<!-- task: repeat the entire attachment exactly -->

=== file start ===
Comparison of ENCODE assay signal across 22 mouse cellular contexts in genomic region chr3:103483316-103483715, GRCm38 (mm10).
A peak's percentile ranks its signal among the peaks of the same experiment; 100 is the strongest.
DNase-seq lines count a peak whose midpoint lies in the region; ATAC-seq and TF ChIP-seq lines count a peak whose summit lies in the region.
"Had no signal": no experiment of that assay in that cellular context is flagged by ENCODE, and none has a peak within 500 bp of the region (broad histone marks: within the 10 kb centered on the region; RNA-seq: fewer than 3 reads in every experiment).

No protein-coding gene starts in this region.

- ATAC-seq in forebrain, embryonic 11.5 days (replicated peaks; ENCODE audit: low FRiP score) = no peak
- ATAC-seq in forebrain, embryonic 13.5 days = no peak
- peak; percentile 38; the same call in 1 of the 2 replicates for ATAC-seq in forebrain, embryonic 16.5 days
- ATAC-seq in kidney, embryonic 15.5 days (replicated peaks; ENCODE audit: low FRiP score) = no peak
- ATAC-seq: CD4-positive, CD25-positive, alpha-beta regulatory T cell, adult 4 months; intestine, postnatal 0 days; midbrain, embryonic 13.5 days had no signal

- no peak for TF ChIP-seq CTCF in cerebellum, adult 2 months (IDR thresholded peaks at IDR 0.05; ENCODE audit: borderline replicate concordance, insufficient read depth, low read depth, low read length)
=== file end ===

Comparison of ENCODE assay signal across 22 mouse cellular contexts in genomic region chr3:103483316-103483715, GRCm38 (mm10).
A peak's percentile ranks its signal among the peaks of the same experiment; 100 is the strongest.
DNase-seq lines count a peak whose midpoint lies in the region; ATAC-seq and TF ChIP-seq lines count a peak whose summit lies in the region.
"Had no signal": no experiment of that assay in that cellular context is flagged by ENCODE, and none has a peak within 500 bp of the region (broad histone marks: within the 10 kb centered on the region; RNA-seq: fewer than 3 reads in every experiment).

No protein-coding gene starts in this region.

- ATAC-seq in forebrain, embryonic 11.5 days (replicated peaks; ENCODE audit: low FRiP score) = no peak
- ATAC-seq in forebrain, embryonic 13.5 days = no peak
- peak; percentile 38; the same call in 1 of the 2 replicates for ATAC-seq in forebrain, embryonic 16.5 days
- ATAC-seq in kidney, embryonic 15.5 days (replicated peaks; ENCODE audit: low FRiP score) = no peak
- ATAC-seq: CD4-positive, CD25-positive, alpha-beta regulatory T cell, adult 4 months; intestine, postnatal 0 days; midbrain, embryonic 13.5 days had no signal

- no peak for TF ChIP-seq CTCF in cerebellum, adult 2 months (IDR thresholded peaks at IDR 0.05; ENCODE audit: borderline replicate concordance, insufficient read depth, low read depth, low read length)